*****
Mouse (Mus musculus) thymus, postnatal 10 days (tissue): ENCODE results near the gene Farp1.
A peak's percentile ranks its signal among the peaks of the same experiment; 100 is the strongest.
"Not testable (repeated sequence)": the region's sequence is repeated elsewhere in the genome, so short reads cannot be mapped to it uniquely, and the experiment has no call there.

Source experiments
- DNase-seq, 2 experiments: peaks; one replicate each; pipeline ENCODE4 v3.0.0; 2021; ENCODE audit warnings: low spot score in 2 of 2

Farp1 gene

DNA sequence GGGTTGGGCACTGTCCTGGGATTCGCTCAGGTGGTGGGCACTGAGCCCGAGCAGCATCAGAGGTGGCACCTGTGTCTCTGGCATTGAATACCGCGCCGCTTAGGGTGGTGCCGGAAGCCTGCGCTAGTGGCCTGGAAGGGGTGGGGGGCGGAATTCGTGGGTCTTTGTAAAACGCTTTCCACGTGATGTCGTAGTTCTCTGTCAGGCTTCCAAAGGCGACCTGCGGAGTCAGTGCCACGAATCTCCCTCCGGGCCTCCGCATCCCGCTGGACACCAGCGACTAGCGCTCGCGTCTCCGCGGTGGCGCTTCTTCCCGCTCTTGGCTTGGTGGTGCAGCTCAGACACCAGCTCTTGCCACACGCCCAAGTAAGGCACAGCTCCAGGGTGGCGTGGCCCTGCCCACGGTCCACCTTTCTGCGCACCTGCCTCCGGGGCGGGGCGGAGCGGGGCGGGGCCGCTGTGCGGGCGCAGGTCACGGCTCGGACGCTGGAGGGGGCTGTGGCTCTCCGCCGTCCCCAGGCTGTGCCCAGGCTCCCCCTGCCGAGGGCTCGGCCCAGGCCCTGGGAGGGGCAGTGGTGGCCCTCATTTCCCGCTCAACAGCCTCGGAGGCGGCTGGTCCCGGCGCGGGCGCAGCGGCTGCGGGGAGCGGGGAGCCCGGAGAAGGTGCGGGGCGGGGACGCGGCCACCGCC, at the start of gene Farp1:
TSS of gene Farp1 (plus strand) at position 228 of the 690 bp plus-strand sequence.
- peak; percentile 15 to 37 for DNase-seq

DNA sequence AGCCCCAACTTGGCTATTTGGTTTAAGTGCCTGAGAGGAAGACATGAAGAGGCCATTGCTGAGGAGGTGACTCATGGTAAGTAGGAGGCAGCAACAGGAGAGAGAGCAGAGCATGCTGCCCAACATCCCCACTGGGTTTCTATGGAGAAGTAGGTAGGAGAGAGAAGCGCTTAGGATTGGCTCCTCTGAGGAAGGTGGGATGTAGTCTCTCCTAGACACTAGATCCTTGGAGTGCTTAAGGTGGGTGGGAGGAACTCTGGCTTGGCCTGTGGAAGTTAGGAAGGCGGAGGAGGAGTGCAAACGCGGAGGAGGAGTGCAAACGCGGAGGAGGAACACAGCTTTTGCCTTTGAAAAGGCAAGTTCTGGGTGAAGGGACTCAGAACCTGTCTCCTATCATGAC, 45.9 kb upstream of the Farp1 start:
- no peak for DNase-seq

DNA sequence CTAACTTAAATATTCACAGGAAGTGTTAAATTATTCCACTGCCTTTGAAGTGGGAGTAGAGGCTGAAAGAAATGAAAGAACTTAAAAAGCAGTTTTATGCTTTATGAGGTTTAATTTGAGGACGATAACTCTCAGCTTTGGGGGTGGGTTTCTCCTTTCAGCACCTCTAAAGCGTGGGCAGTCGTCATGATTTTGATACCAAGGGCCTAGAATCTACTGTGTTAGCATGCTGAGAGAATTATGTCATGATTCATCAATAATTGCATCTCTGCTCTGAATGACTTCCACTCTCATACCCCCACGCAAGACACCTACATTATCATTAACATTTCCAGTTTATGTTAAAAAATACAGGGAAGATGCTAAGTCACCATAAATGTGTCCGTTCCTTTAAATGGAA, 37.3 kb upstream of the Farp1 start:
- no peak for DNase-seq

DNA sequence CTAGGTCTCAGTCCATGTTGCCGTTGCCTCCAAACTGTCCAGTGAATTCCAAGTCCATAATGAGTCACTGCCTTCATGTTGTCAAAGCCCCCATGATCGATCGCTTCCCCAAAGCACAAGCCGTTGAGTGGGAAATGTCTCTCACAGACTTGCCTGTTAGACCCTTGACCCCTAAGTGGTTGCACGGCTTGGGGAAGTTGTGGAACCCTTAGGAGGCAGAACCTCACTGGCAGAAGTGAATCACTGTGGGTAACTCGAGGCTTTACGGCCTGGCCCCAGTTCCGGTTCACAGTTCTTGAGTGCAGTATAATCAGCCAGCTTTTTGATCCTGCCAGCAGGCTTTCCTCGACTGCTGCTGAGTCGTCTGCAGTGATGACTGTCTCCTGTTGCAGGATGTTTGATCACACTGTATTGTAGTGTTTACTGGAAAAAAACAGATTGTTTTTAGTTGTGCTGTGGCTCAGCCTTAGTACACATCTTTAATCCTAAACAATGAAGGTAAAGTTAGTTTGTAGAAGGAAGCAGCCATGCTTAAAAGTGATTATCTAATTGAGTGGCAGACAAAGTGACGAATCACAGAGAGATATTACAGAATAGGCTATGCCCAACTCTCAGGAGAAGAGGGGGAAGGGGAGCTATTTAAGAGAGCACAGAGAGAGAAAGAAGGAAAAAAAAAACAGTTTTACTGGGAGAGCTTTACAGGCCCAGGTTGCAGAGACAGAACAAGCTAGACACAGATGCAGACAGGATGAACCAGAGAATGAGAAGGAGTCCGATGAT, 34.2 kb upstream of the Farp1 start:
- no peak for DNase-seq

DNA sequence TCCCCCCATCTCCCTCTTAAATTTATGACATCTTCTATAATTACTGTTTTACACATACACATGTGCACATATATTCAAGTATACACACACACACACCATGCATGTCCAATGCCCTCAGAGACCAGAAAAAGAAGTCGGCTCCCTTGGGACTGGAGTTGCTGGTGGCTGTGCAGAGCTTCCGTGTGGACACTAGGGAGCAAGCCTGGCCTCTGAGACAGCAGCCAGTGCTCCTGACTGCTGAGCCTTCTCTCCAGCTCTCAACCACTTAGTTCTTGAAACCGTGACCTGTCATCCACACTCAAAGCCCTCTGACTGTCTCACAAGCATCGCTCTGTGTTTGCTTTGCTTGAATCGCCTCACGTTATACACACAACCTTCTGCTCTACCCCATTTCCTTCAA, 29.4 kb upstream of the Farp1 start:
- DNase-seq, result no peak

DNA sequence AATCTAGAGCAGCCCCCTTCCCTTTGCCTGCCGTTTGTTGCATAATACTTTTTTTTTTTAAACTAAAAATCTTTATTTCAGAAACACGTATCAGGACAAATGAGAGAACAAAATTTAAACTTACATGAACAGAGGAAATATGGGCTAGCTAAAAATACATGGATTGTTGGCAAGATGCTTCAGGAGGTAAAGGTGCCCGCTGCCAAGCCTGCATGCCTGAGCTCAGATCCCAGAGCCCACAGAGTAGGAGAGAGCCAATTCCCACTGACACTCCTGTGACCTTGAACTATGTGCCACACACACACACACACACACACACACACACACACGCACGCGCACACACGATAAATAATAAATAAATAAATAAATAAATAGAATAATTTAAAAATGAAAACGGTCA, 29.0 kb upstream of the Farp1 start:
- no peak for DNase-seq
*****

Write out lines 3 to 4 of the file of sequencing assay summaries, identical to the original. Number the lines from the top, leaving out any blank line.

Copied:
"Not testable (repeated sequence)": the region's sequence is repeated elsewhere in the genome, so short reads cannot be mapped to it uniquely, and the experiment has no call there.

Source experiments